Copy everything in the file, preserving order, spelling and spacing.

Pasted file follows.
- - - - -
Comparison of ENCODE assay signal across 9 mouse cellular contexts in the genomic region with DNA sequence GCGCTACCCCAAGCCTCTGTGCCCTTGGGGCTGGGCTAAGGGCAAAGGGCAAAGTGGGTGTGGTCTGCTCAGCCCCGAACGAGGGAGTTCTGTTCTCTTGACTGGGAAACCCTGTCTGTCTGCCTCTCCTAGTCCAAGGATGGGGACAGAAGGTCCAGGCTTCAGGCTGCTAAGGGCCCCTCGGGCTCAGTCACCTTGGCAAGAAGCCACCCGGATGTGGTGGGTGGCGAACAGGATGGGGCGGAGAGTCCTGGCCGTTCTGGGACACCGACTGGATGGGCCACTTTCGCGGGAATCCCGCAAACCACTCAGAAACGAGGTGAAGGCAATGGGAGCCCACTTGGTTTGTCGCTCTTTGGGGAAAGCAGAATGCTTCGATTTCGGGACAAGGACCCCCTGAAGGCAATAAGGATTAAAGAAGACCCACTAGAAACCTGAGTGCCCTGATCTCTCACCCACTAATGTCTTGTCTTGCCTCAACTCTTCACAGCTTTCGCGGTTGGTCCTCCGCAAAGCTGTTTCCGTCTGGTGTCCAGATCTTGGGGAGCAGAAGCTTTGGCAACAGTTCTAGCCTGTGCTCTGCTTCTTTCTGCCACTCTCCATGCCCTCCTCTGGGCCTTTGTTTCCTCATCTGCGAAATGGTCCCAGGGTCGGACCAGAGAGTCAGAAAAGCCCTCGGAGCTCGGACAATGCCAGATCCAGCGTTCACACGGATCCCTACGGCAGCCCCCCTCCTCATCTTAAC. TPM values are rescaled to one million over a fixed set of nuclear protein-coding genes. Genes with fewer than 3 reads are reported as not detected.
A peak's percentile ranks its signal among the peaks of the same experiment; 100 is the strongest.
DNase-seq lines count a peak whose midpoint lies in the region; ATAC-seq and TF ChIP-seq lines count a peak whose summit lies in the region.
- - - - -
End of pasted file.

Comparison of ENCODE assay signal across 9 mouse cellular contexts in the genomic region with DNA sequence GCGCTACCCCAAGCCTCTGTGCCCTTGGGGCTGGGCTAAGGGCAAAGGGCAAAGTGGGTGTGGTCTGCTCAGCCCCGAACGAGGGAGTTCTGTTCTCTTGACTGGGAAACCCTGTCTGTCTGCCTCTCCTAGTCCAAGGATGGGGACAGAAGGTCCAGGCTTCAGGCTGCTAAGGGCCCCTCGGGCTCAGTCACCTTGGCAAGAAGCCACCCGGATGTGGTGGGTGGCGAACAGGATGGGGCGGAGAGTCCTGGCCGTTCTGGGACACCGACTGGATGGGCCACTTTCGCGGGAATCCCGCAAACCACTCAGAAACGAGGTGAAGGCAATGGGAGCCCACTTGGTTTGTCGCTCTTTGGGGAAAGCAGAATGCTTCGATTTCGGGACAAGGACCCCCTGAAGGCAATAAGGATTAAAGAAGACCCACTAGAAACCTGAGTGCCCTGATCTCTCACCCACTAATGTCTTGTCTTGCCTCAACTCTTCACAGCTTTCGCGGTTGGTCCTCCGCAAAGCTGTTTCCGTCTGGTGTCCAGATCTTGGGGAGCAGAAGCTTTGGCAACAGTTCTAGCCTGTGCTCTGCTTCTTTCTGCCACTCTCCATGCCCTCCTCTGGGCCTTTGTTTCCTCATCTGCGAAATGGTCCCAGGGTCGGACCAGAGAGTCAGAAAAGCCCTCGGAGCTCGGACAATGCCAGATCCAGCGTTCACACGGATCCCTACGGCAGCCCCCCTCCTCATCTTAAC. TPM values are rescaled to one million over a fixed set of nuclear protein-coding genes. Genes with fewer than 3 reads are reported as not detected.
A peak's percentile ranks its signal among the peaks of the same experiment; 100 is the strongest.
DNase-seq lines count a peak whose midpoint lies in the region; ATAC-seq and TF ChIP-seq lines count a peak whose summit lies in the region.